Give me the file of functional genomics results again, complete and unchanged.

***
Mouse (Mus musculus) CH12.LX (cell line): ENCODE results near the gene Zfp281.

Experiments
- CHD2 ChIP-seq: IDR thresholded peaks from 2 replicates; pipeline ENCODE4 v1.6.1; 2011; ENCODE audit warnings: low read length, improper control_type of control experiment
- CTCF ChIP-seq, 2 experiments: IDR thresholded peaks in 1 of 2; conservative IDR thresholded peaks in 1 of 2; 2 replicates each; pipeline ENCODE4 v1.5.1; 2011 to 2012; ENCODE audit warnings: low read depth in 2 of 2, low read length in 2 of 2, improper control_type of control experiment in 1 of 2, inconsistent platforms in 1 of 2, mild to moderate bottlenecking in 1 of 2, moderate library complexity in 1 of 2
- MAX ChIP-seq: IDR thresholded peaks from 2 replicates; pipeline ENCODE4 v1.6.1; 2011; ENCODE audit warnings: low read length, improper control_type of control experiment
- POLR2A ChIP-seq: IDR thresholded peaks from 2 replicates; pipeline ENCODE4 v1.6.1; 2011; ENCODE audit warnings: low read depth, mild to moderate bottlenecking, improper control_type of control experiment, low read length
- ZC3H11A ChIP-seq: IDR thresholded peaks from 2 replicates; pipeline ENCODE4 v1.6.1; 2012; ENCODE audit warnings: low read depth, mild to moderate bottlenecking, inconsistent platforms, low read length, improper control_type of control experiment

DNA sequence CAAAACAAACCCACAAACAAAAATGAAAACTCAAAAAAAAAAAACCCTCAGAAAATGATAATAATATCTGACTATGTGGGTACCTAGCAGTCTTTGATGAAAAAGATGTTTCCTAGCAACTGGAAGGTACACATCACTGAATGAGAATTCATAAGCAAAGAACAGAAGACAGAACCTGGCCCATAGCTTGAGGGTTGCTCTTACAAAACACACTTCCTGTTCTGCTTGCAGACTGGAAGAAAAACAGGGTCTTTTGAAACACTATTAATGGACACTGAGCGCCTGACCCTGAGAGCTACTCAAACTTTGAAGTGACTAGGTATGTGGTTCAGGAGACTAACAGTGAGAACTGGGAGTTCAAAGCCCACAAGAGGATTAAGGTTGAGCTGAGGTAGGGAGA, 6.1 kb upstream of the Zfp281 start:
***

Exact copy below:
Mouse (Mus musculus) CH12.LX (cell line): ENCODE results near the gene Zfp281.

Experiments
- CHD2 ChIP-seq: IDR thresholded peaks from 2 replicates; pipeline ENCODE4 v1.6.1; 2011; ENCODE audit warnings: low read length, improper control_type of control experiment
- CTCF ChIP-seq, 2 experiments: IDR thresholded peaks in 1 of 2; conservative IDR thresholded peaks in 1 of 2; 2 replicates each; pipeline ENCODE4 v1.5.1; 2011 to 2012; ENCODE audit warnings: low read depth in 2 of 2, low read length in 2 of 2, improper control_type of control experiment in 1 of 2, inconsistent platforms in 1 of 2, mild to moderate bottlenecking in 1 of 2, moderate library complexity in 1 of 2
- MAX ChIP-seq: IDR thresholded peaks from 2 replicates; pipeline ENCODE4 v1.6.1; 2011; ENCODE audit warnings: low read length, improper control_type of control experiment
- POLR2A ChIP-seq: IDR thresholded peaks from 2 replicates; pipeline ENCODE4 v1.6.1; 2011; ENCODE audit warnings: low read depth, mild to moderate bottlenecking, improper control_type of control experiment, low read length
- ZC3H11A ChIP-seq: IDR thresholded peaks from 2 replicates; pipeline ENCODE4 v1.6.1; 2012; ENCODE audit warnings: low read depth, mild to moderate bottlenecking, inconsistent platforms, low read length, improper control_type of control experiment

DNA sequence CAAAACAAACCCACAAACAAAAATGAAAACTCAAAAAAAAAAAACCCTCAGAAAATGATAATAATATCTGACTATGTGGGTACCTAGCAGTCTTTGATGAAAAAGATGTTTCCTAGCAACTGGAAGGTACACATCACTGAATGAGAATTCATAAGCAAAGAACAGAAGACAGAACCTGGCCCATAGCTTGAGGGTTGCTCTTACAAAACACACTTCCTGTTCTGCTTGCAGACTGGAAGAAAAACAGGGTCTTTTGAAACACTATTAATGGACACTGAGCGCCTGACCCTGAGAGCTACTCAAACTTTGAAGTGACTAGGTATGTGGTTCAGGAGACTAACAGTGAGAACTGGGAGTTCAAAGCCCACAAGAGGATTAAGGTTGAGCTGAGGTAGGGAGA, 6.1 kb upstream of the Zfp281 start: